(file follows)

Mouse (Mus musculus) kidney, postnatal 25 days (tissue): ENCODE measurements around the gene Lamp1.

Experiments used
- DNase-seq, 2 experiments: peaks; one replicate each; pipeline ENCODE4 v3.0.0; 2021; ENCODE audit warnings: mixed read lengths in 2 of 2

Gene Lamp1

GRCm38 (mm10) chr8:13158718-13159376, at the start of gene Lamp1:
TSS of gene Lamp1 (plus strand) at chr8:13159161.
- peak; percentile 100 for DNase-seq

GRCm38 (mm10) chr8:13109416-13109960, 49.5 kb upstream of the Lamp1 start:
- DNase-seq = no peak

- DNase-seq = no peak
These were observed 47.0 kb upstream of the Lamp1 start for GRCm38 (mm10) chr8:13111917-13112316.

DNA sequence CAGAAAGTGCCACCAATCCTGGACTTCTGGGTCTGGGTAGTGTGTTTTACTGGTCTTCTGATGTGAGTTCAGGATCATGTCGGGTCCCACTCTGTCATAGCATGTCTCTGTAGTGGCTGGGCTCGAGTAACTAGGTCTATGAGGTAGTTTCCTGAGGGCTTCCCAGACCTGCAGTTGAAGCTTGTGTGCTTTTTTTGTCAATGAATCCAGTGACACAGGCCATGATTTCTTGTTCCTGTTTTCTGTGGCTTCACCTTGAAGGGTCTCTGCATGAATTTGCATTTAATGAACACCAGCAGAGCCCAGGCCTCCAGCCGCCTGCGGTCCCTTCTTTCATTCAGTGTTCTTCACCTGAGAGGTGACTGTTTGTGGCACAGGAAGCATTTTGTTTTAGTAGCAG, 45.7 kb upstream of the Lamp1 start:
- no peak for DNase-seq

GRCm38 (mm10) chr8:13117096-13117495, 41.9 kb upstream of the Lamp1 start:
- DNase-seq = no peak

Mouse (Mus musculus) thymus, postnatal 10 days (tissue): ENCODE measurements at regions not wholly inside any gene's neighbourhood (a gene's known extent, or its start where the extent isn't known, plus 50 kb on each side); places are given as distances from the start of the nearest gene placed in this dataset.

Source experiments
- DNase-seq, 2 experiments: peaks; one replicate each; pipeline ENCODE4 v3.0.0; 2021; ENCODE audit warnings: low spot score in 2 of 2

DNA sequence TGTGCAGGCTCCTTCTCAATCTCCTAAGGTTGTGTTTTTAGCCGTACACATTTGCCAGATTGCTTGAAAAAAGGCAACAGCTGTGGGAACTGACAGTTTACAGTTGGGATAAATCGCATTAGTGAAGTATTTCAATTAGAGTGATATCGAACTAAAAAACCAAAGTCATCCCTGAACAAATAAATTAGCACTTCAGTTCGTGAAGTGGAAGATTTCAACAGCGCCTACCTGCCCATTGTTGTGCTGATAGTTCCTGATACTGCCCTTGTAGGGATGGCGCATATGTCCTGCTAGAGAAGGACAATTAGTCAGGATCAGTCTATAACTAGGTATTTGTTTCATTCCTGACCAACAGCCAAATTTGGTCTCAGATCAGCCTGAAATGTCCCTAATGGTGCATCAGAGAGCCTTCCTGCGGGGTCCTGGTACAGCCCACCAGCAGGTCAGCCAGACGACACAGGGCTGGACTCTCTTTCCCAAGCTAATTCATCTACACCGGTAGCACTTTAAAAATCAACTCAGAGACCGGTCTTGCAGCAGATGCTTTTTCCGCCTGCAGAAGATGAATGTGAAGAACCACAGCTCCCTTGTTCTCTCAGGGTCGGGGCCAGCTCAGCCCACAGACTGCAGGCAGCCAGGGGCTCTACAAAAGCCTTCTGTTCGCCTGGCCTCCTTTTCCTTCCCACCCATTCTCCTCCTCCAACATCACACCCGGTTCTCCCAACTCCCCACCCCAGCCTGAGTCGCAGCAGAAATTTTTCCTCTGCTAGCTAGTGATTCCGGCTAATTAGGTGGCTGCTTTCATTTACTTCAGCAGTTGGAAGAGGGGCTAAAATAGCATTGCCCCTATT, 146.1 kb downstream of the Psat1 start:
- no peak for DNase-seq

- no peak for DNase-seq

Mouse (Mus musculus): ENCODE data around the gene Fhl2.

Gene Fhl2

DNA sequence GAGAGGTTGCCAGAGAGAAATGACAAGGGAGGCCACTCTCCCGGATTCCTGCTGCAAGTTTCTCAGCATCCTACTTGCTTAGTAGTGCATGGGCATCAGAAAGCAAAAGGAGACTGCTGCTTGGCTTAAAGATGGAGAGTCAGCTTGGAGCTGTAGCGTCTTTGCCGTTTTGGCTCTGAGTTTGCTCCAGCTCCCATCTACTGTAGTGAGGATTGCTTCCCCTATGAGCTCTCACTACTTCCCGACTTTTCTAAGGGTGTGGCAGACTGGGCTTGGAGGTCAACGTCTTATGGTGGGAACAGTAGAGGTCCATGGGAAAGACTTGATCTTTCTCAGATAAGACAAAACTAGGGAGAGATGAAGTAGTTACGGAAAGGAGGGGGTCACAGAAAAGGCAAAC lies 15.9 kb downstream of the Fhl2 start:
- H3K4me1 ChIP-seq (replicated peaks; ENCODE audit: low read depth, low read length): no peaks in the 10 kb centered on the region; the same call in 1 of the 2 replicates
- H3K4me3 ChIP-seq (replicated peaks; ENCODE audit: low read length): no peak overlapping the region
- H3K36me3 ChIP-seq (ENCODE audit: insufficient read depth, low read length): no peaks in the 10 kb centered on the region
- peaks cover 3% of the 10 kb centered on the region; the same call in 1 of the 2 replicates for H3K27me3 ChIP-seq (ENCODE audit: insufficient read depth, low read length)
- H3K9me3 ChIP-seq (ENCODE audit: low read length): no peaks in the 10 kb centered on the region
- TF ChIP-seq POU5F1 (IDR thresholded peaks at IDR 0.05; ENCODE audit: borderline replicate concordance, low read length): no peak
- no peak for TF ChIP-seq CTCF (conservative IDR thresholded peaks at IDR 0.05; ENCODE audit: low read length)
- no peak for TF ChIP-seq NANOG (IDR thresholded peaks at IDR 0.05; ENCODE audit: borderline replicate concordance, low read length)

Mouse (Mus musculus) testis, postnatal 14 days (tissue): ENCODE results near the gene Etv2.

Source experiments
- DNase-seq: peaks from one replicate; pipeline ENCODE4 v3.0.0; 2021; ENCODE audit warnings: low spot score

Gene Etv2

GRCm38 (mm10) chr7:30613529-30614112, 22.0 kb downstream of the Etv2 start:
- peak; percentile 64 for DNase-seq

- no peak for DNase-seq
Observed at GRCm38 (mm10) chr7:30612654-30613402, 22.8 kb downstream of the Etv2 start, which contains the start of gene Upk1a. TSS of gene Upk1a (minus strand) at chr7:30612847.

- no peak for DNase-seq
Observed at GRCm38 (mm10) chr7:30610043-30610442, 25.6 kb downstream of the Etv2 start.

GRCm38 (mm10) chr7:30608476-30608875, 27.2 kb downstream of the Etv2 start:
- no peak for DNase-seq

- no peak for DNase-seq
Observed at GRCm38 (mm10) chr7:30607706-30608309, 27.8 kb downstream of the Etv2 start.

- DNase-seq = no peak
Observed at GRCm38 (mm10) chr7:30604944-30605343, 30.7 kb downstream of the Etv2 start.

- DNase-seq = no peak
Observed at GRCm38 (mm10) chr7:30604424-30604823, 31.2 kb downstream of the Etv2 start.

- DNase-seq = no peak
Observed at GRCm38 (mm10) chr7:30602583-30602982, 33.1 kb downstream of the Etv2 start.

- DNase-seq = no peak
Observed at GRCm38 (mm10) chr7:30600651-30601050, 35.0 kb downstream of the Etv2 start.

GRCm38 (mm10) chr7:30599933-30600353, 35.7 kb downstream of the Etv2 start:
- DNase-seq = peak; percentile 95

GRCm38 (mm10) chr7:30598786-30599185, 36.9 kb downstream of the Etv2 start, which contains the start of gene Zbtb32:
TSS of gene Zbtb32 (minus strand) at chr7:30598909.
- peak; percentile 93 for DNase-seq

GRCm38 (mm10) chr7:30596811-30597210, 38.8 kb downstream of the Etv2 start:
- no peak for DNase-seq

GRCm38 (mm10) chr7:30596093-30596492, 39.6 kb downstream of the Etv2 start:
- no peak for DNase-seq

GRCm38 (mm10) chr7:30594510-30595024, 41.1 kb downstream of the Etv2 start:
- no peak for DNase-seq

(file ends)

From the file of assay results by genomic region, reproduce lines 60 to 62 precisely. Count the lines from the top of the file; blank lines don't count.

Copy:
GRCm38 (mm10) chr7:30596811-30597210, 38.8 kb downstream of the Etv2 start:
- no peak for DNase-seq

GRCm38 (mm10) chr7:30596093-30596492, 39.6 kb downstream of the Etv2 start: